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Nepal arrests 14 over rhino poaching

image captionRhinos horns are sought for use in traditional medicines, but are said to have no proven benefits

At least fourteen alleged members of a gang of rhinoceros poachers have been arrested in Nepal, officials say.

Those arrested include Buddhi Bahadur Praja, the alleged leader of a cross-border smuggling ring.

Police accuse Mr Praja of killing more than 12 rhinos in Nepal in the past six years. There has been no immediate comment from any of those arrested.

Researchers say rhinos are killed so their horns can be used in traditional medicines, despite no proven benefits.

"It was a joint operation by the Nepalese army and the special police," Kamal Jung Kunwar, a senior official at Nepal's Department of National Parks and Wildlife Conservation, told the BBC.

"Fourteen people have been arrested in this operation in the past three weeks. We have seized two guns and four bullets from the gang."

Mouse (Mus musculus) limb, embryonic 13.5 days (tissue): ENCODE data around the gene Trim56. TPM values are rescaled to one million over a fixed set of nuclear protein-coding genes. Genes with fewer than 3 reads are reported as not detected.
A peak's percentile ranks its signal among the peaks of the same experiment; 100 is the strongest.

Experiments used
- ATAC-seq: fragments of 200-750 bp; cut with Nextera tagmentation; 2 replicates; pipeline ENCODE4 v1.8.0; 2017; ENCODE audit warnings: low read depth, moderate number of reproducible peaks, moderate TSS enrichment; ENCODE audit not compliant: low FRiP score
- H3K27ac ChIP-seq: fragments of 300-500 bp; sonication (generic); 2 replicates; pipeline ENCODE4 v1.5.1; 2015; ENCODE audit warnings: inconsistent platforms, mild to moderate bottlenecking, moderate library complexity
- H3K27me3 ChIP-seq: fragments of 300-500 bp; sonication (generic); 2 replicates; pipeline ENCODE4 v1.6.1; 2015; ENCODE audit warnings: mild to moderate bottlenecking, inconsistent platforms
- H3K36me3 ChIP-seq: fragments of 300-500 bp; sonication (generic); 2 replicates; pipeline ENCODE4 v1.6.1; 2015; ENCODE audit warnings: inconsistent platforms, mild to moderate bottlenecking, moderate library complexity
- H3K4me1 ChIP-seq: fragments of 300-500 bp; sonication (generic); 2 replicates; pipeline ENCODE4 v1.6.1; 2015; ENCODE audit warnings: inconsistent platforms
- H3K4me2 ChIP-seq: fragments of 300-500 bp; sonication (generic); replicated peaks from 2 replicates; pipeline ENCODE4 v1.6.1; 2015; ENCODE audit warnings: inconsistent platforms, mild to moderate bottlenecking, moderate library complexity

Mr Kunwar said it was the biggest arrest of poachers in a single operation in recent years.

"It was one of our informers who provided us vital clues about the location of these poachers," he added.

Grave concern

Nepal's protected forests were estimated by a census in 2011 to be home to more than 500 rhinos, most of them in Chitwan National Park, about 120km (75 miles) south-west of the capital Kathmandu.

Nepal faced a serious problem of rhino poaching about 10 years ago when the country was affected by civil war between government forces and Maoist rebels.

In 2002, about 37 rhinos were killed by poachers, triggering grave concern over the future of one-horned rhinos.

Their population dropped from an estimated 612 in 2000 to less than 375 in 2005.

But numbers have increased to more than 500 after a series of anti-poaching measures were taken by the authorities.

"This year so far only one rhino has been killed by poachers in Chitwan Park," Mr Kunwar said.

Officials say there are more than 1,000 Nepalese soldiers in the Chitwan national park involved in anti-poaching activities. They operate from more than 40 positions, some deep inside the forest.

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